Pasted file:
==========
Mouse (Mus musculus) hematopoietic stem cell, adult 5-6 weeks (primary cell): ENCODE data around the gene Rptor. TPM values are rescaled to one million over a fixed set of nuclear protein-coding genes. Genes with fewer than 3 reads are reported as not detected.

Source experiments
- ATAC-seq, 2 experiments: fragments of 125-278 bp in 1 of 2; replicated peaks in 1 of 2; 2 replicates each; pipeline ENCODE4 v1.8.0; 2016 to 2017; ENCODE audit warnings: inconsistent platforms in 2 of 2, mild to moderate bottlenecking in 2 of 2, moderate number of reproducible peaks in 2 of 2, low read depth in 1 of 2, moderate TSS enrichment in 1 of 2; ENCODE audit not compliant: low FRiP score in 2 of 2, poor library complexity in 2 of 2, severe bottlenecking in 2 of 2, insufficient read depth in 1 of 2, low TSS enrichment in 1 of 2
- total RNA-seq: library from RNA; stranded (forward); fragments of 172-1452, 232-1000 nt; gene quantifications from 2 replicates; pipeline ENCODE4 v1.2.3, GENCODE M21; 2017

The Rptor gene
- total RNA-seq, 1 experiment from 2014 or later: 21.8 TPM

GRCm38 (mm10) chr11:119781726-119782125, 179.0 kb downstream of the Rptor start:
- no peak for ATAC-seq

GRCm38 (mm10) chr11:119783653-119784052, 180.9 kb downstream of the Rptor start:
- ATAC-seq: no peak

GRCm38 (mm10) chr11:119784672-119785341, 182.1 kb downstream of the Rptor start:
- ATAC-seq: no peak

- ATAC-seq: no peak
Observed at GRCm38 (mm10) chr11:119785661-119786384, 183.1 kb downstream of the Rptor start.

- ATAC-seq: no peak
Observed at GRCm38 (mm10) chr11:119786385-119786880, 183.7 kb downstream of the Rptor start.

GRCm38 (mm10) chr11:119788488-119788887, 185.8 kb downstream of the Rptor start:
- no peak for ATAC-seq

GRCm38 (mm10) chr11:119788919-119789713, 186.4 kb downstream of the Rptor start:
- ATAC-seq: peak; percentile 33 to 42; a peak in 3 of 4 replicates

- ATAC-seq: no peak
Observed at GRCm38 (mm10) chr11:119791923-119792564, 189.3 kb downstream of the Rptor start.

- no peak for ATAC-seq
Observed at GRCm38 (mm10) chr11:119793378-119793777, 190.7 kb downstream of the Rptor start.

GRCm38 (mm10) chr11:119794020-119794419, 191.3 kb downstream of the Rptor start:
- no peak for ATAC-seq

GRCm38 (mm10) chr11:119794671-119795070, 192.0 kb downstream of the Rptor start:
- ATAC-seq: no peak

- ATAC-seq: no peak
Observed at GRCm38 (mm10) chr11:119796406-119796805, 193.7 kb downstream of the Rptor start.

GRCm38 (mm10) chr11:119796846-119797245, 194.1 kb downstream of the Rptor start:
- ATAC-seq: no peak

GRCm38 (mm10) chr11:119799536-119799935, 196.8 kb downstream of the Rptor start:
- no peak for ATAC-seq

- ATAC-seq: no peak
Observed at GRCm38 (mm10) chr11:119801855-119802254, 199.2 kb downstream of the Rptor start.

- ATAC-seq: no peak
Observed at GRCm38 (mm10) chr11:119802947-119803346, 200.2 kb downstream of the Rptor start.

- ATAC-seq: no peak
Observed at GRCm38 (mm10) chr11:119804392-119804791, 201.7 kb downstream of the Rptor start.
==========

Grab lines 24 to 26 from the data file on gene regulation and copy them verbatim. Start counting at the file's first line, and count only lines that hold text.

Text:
Observed at GRCm38 (mm10) chr11:119793378-119793777, 190.7 kb downstream of the Rptor start.

GRCm38 (mm10) chr11:119794020-119794419, 191.3 kb downstream of the Rptor start:
- no peak for ATAC-seq